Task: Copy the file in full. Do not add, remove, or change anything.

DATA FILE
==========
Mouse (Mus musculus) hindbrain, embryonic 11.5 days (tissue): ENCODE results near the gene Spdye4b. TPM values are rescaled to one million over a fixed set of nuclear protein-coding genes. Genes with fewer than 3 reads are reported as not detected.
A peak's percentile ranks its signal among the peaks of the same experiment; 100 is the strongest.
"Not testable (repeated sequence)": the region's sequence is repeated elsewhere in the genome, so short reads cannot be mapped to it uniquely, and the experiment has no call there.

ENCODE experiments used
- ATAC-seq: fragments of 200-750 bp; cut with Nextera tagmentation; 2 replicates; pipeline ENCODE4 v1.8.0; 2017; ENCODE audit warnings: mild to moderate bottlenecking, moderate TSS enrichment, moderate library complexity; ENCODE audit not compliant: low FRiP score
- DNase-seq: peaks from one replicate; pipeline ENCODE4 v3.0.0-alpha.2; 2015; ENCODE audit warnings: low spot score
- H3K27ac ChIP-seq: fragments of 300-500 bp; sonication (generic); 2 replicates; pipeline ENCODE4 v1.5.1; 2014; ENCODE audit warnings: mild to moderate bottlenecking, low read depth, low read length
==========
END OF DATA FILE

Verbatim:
Mouse (Mus musculus) hindbrain, embryonic 11.5 days (tissue): ENCODE results near the gene Spdye4b. TPM values are rescaled to one million over a fixed set of nuclear protein-coding genes. Genes with fewer than 3 reads are reported as not detected.
A peak's percentile ranks its signal among the peaks of the same experiment; 100 is the strongest.
"Not testable (repeated sequence)": the region's sequence is repeated elsewhere in the genome, so short reads cannot be mapped to it uniquely, and the experiment has no call there.

ENCODE experiments used
- ATAC-seq: fragments of 200-750 bp; cut with Nextera tagmentation; 2 replicates; pipeline ENCODE4 v1.8.0; 2017; ENCODE audit warnings: mild to moderate bottlenecking, moderate TSS enrichment, moderate library complexity; ENCODE audit not compliant: low FRiP score
- DNase-seq: peaks from one replicate; pipeline ENCODE4 v3.0.0-alpha.2; 2015; ENCODE audit warnings: low spot score
- H3K27ac ChIP-seq: fragments of 300-500 bp; sonication (generic); 2 replicates; pipeline ENCODE4 v1.5.1; 2014; ENCODE audit warnings: mild to moderate bottlenecking, low read depth, low read length